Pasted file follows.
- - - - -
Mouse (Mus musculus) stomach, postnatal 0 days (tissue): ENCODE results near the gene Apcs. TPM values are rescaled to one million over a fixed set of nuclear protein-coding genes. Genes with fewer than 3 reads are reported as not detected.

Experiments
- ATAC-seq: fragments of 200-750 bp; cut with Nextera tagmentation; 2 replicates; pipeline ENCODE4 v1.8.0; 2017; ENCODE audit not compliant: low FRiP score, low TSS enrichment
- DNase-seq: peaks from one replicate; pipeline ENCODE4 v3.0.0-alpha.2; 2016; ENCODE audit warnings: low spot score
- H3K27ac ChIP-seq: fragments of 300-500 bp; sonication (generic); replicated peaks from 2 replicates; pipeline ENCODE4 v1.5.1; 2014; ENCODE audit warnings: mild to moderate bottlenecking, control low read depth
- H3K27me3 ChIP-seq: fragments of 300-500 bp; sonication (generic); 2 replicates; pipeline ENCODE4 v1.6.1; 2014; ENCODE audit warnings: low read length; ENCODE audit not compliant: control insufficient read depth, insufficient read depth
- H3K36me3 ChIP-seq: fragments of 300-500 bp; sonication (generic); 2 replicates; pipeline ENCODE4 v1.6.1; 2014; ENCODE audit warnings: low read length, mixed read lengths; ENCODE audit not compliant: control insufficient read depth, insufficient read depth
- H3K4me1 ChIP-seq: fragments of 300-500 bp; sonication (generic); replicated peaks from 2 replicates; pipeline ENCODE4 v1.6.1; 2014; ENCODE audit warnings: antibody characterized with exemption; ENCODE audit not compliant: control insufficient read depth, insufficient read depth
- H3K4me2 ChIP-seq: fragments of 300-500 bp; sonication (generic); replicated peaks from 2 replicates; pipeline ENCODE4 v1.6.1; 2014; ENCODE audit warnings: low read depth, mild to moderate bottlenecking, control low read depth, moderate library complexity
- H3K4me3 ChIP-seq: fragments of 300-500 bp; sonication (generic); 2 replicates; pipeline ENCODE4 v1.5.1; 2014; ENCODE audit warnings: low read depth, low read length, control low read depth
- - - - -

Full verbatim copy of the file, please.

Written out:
Mouse (Mus musculus) stomach, postnatal 0 days (tissue): ENCODE results near the gene Apcs. TPM values are rescaled to one million over a fixed set of nuclear protein-coding genes. Genes with fewer than 3 reads are reported as not detected.

Experiments
- ATAC-seq: fragments of 200-750 bp; cut with Nextera tagmentation; 2 replicates; pipeline ENCODE4 v1.8.0; 2017; ENCODE audit not compliant: low FRiP score, low TSS enrichment
- DNase-seq: peaks from one replicate; pipeline ENCODE4 v3.0.0-alpha.2; 2016; ENCODE audit warnings: low spot score
- H3K27ac ChIP-seq: fragments of 300-500 bp; sonication (generic); replicated peaks from 2 replicates; pipeline ENCODE4 v1.5.1; 2014; ENCODE audit warnings: mild to moderate bottlenecking, control low read depth
- H3K27me3 ChIP-seq: fragments of 300-500 bp; sonication (generic); 2 replicates; pipeline ENCODE4 v1.6.1; 2014; ENCODE audit warnings: low read length; ENCODE audit not compliant: control insufficient read depth, insufficient read depth
- H3K36me3 ChIP-seq: fragments of 300-500 bp; sonication (generic); 2 replicates; pipeline ENCODE4 v1.6.1; 2014; ENCODE audit warnings: low read length, mixed read lengths; ENCODE audit not compliant: control insufficient read depth, insufficient read depth
- H3K4me1 ChIP-seq: fragments of 300-500 bp; sonication (generic); replicated peaks from 2 replicates; pipeline ENCODE4 v1.6.1; 2014; ENCODE audit warnings: antibody characterized with exemption; ENCODE audit not compliant: control insufficient read depth, insufficient read depth
- H3K4me2 ChIP-seq: fragments of 300-500 bp; sonication (generic); replicated peaks from 2 replicates; pipeline ENCODE4 v1.6.1; 2014; ENCODE audit warnings: low read depth, mild to moderate bottlenecking, control low read depth, moderate library complexity
- H3K4me3 ChIP-seq: fragments of 300-500 bp; sonication (generic); 2 replicates; pipeline ENCODE4 v1.5.1; 2014; ENCODE audit warnings: low read depth, low read length, control low read depth